Why Collaborative Enterprise Planning Points The Way Forward

Gary Simon

Yet historically, many organizations have built up their plans along functional silos – simply because that is the way that people are usually organized: according to their skill set, such as sales, accounting, engineering, marketing, and so on.

But business processes do not respect functional boundaries. Take, for example, the “quote-to-cash” cycle. It embraces inventory management, the sales department, logistics, and finance functions. The true costs of sourcing a product, delivering it to a customer, and getting paid are driven by the process – not by functions. This means that plans in one area need to be consistent with plans in another if resources are to be allocated efficiently, and setting a performance objective in one place does not have unforeseen consequences in another.

The trouble is that when organizations plan in functional silos, it creates differences and distrust, which ultimately erode stakeholder buy-in and confidence in the integrity of the plans and results.

The obvious question is: How can organizations establish an approach that more effectively connects people to the process and to each other?

Crucially, modern collaborative enterprise planning recognizes the pivotal importance of interrelationships between different business functions. It uses collaborative technologies such as workflow and social tools to help encourage dialogue between all functional areas involved in the setting of an enterprise-wide plan.

Social tools that allow collaboration-in-the moment are gaining ground. Chat functionality, combined with screen sharing and “presence checking” (which shows whether a colleague is available or not), allows colleagues to reach within and beyond their part of the process to engage with other personnel involved, to share and resolve issues in real time. The advantage of such capabilities is that compared to email, telephone calls, and walking the corridors, budget participants never have to leave their planning application to engage. And in many systems, the chat forms a permanent record and audit trail of what was agreed upon.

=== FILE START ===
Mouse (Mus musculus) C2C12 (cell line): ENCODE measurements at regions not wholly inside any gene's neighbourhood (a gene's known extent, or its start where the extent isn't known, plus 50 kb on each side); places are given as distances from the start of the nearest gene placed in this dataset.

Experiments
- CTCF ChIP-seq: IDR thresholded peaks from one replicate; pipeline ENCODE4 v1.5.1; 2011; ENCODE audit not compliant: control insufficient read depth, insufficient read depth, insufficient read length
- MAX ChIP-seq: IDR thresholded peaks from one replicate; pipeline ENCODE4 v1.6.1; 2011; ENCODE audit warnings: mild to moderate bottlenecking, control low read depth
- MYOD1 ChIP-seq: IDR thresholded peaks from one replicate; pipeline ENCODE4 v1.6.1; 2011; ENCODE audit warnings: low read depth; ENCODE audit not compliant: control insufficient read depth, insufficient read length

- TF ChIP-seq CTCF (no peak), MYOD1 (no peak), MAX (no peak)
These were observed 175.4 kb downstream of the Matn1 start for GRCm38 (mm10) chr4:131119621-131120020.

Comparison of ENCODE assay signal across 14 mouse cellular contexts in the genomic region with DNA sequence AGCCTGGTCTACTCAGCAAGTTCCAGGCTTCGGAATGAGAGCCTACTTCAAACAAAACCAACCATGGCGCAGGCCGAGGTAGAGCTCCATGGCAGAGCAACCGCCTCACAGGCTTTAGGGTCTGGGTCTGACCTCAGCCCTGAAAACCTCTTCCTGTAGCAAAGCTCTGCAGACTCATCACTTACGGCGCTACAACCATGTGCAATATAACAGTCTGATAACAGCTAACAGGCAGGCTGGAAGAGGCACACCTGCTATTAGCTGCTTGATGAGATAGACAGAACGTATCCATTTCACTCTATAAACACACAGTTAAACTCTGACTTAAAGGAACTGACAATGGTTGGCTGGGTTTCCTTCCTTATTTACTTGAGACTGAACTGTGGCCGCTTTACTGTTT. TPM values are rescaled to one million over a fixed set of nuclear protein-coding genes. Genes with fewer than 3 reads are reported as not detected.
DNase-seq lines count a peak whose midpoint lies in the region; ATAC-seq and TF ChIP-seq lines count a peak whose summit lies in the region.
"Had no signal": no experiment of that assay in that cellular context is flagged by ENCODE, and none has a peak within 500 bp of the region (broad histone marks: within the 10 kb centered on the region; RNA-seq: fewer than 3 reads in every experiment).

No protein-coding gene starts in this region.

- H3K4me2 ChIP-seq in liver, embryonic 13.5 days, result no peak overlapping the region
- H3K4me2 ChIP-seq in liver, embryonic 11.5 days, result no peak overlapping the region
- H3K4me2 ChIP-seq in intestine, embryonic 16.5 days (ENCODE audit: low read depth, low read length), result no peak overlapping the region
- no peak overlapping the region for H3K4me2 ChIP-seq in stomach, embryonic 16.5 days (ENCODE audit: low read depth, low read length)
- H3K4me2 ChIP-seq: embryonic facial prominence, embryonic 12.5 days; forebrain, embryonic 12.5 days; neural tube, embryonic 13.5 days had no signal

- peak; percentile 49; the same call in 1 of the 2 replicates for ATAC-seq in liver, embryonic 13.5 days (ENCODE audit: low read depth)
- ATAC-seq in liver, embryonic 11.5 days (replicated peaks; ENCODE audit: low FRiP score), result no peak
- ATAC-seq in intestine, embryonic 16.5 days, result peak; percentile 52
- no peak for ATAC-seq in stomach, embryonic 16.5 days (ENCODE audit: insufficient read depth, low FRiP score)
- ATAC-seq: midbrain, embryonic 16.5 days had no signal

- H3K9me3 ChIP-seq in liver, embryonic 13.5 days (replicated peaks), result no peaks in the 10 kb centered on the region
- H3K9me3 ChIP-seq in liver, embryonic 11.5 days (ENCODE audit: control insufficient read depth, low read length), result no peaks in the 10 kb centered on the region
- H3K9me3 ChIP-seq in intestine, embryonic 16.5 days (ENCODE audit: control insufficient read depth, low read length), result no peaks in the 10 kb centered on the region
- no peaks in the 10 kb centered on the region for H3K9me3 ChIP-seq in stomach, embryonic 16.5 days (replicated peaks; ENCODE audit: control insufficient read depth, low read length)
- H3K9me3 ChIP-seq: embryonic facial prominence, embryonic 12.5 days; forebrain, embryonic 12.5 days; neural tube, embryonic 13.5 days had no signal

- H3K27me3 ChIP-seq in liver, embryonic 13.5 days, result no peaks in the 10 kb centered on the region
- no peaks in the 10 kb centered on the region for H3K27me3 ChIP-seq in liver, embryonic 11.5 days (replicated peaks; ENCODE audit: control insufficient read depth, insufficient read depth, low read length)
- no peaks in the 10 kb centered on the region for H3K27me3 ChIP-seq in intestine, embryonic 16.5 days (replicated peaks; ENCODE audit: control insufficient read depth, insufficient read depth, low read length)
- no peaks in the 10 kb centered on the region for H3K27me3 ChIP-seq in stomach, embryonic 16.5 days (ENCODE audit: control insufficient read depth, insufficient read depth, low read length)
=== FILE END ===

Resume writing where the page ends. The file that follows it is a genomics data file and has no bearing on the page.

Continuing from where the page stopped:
But collaborative enterprise planning on its own is not sufficient to drive agile decision-making. FSN’s research reveals that even though 70% of planning, budgeting, and forecasting processes are respected, inclusive, and strategically aligned, only 40% are insightful – that is, revealing unexpected insights and pathways to better performance.

For this, organizations need more advanced analytical tools, data visualization, charting, and increasingly, and emerging technologies such as machine learning and artificial intelligence. The latter is already making an impact in terms of the speed with which the results and insights can be generated. FSN finds that around 14% of organizations with more than 10,000 employees are already deploying AI and machine learning in their forecasting process.

Smart CFOs know that collaborative enterprise planning promotes agility and smarter decision-making by explicitly making the link between operational business drivers and business performance. Synchronizing financial and operational plans using the latest data for forecasts sales, marketing, financial, and supply chain planning improves confidence in revenue forecasts and closes the gap between planned outcomes and operational reality.

But crucially, keeping all functions on the same page – by collaborating – helps ensure that decision-making is strategically aligned, that forecasts are made with greater accuracy, and that organizations can drive superior returns by responding faster to market changes.

This article originally appeared in FSN and is republished by permission.


Gary Simon

About Gary Simon

Gary Simon is the chief executive of FSN and the leader of the FSN Modern Finance Forum on LinkedIn, with a membership of more than 53,000 senior finance professionals. He is a highly sought-after lecturer and trusted provider of “thought leadership” and analysis about the development of the modern finance function for CFOs around the world. He is a Fellow of the Institute of Chartered Accountants in England and Wales, a Fellow of the British Computer Society, a Chartered IT Professional, a graduate of London University, and the author of four books on financial software and information systems. He addresses thousands of finance professionals annually about the issues and challenges affecting the CFO’s role. The bulk of his professional experience has been as a senior consulting partner with Deloitte, one of the largest professional services organizations in the world. His field of expertise is information strategy, performance management, and financial reporting systems.